Robotics Teams Conquer 'Deep Space' Challenge

Mar 23, 2019

The FIRST Robotics Greater Pittsburgh Regional Competition featured 45 teams. The event also featured a self-driving Uber car and an industrial cleaning robot brought to campus by an alumnus.



These teams qualified for the FIRST® Championship, April 24-27 in Detroit, Mich.

Regional Champions: Team 48, Team E.L.I.T.E., Warren, Ohio; Team 3324, The Metrobots, Columbus, Ohio; Team 5842, Royal Robotics, New Port Richey, Fla.

Chairman's Award: Team 5811, BONDS, Dayton, Ohio

Rookie All Star Award: Team 7515, Dark Side Robotics, Parkersburg, W.Va.

Engineering Inspiration: Team 5740, Trojanators, Cranberry Township, Pa.

Wildcard qualifiers: Team 3504, Girls of Steel, Pittsburgh, Pa.; Team 4150 FRobotics, Murrysville, Pa.; Team 1787, Flying Circuits, Cleveland, Ohio.

For a complete list of winners, visit

For more information about FIRST®  Robotics, visit


Teams accept 'Space' Challenge

The challenges are always new at the FIRST® Robotics Greater Pittsburgh Regional Competition.

This year’s mission, DESTINATION: DEEP SPACE, was held March 21-23 at Cal U’s Convocation Center, the sixth year the event has been held at the University.

Teams used remote-controlled robots to gather as many cargo pods as possible in 2 minutes, 30 seconds and prepare their spaceships for departure before the next sandstorm.

The annual competition encourages high school students to develop skills in science, technology, engineering and math, along with project management, problem solving and teamwork.

The theme was announced in January. Teams had just six weeks to build their robots.

Dr. Jennifer Wilburn, an assistant professor in Cal U’s Department of Applied Engineering and Technology, has been a judge for the competition since 2014. 

She said this year’s game pushed students to investigate and apply new technologies. 

“As a judge, I look for a thorough engineering design process, and that the students are the driving force behind the design and build process,” said Wilburn, who is also the coordinator of Cal U’s four-year mechatronics engineering technology program.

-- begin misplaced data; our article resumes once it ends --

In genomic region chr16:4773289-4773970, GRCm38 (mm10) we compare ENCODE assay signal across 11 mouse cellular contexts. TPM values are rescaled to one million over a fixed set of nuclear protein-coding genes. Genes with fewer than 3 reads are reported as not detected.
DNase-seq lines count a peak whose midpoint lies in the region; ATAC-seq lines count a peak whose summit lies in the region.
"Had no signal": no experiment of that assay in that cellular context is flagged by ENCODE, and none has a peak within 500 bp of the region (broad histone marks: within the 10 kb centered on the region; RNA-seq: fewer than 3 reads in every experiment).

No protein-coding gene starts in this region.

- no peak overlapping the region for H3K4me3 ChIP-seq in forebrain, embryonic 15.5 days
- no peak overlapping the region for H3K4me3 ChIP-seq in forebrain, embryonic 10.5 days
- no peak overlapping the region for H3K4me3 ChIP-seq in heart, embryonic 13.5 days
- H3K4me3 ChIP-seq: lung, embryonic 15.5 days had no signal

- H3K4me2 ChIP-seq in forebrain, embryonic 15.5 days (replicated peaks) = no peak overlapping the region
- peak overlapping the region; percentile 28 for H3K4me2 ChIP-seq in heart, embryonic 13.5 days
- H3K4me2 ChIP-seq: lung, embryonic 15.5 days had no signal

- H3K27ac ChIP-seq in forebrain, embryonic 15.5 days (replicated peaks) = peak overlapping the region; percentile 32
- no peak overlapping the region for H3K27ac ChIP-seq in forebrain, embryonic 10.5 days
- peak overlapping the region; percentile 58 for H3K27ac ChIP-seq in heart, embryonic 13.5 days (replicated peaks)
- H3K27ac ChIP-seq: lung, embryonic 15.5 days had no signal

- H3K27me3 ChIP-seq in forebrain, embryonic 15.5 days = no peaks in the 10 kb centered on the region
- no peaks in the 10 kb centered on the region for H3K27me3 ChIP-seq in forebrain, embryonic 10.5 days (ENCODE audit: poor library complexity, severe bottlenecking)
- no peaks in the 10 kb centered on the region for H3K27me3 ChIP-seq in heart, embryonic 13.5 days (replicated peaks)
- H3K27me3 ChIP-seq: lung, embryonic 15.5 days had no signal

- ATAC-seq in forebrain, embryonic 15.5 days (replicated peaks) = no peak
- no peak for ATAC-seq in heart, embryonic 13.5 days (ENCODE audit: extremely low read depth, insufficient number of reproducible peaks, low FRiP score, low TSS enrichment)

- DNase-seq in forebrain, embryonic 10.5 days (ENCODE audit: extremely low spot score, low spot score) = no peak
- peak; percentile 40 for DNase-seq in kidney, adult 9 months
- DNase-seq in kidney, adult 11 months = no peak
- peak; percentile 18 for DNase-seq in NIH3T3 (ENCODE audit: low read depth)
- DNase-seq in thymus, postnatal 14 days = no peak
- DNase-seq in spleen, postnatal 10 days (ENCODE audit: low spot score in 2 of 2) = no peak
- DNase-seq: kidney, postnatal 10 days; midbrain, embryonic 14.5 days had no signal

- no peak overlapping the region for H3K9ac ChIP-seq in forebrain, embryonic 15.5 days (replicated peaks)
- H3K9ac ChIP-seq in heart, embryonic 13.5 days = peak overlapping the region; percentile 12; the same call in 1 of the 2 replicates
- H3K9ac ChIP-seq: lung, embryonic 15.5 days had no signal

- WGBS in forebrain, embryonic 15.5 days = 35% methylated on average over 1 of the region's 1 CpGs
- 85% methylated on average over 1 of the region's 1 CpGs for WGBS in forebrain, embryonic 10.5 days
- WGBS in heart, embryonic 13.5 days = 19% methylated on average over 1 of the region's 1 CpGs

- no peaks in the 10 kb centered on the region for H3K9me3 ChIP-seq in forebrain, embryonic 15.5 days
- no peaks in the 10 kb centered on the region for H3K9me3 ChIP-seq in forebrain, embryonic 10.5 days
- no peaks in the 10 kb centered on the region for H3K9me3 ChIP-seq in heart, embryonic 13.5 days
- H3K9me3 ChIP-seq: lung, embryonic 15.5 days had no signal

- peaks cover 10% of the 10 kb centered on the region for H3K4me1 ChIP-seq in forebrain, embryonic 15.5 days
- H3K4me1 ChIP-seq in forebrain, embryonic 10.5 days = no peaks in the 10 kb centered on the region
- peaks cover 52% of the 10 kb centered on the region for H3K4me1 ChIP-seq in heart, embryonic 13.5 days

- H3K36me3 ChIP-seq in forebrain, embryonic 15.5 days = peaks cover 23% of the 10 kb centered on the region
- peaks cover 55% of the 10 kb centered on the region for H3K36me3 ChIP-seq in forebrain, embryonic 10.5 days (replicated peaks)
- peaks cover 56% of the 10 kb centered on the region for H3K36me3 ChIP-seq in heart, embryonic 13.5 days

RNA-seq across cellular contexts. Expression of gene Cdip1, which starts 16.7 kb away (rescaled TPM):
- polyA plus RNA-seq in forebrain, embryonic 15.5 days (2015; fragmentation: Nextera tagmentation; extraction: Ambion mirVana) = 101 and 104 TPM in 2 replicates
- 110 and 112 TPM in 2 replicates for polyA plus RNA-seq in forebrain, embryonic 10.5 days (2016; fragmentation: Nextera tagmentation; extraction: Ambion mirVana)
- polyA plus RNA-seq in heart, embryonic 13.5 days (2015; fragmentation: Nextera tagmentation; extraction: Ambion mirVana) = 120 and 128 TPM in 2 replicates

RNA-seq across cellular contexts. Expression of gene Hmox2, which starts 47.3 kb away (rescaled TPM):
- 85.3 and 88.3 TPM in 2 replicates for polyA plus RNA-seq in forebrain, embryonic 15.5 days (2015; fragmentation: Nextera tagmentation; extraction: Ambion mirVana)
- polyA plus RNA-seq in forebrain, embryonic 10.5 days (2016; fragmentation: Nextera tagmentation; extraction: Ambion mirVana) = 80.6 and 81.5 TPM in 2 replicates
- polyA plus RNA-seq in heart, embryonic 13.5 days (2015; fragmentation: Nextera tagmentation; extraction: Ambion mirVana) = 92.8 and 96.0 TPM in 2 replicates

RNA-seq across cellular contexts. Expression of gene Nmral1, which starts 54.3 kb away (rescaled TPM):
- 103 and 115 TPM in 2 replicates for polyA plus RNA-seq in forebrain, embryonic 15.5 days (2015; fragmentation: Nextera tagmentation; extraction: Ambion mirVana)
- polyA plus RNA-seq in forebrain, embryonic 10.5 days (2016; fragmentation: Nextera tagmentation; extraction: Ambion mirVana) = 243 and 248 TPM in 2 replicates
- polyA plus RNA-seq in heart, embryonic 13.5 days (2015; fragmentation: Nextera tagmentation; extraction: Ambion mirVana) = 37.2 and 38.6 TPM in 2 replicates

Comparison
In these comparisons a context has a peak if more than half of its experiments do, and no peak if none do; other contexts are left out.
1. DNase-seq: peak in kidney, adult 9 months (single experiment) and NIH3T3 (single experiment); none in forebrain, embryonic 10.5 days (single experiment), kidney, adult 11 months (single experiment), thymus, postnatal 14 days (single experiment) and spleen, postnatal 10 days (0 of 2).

“I also look for innovative solutions, particularly those that perform promisingly in the field.” 

Brandon Snyder, a senior from Girard, Ohio, and a co-pilot for The RoboCats, said the addition of the “sandstorm” which eliminates vision except from the robot’s perspective, makes the game unique. He said it particularly increased his programming skills and camera knowledge.

“Instead of the first 15 seconds being all autonomous robot control, you can actually manually control your own robot,” he said. “You have to put a camera on the robot to give you vision of the field while you’re playing, which is a big difference.

“It’s a really fun game and because I’m the co-pilot and on the field often if something goes wrong I want to be able to fix that.”

In all, 45 teams from six different states competed.

Cal U President Geraldine M. Jones opened the competition on Friday with welcoming remarks.

“I am eager to see how far your creativity and technical skill will take each of your teams,” she said.

The weekend included a display of a self-driving car from Uber, a ride-sharing transportation company.

It also included a 900-pound commercial cleaning robot from Discovery Robotics, located in Pittsburgh, Pa.

Alumnus Leonard Verdetto, who majored in robotics and mechatronics engineering technology, said the Convocation Center provided a unique testing environment for the machine.

“We want to see how it performs specific tasks in a variety of environments. I suggested Cal U because of the robotics and mechatronics programs and because of the venue.”

Sydney Gillen, a freshman on the Avi and Friends team from Sylvania, Ohio, summed up the experience as she charted her team’s opponents’ match schedules.

Involved mainly with the non-technical aspects of the competition, she found the experience to be gratifying.

“No matter what you do in this program you are going to learn something that you will use the rest of your life,” she said.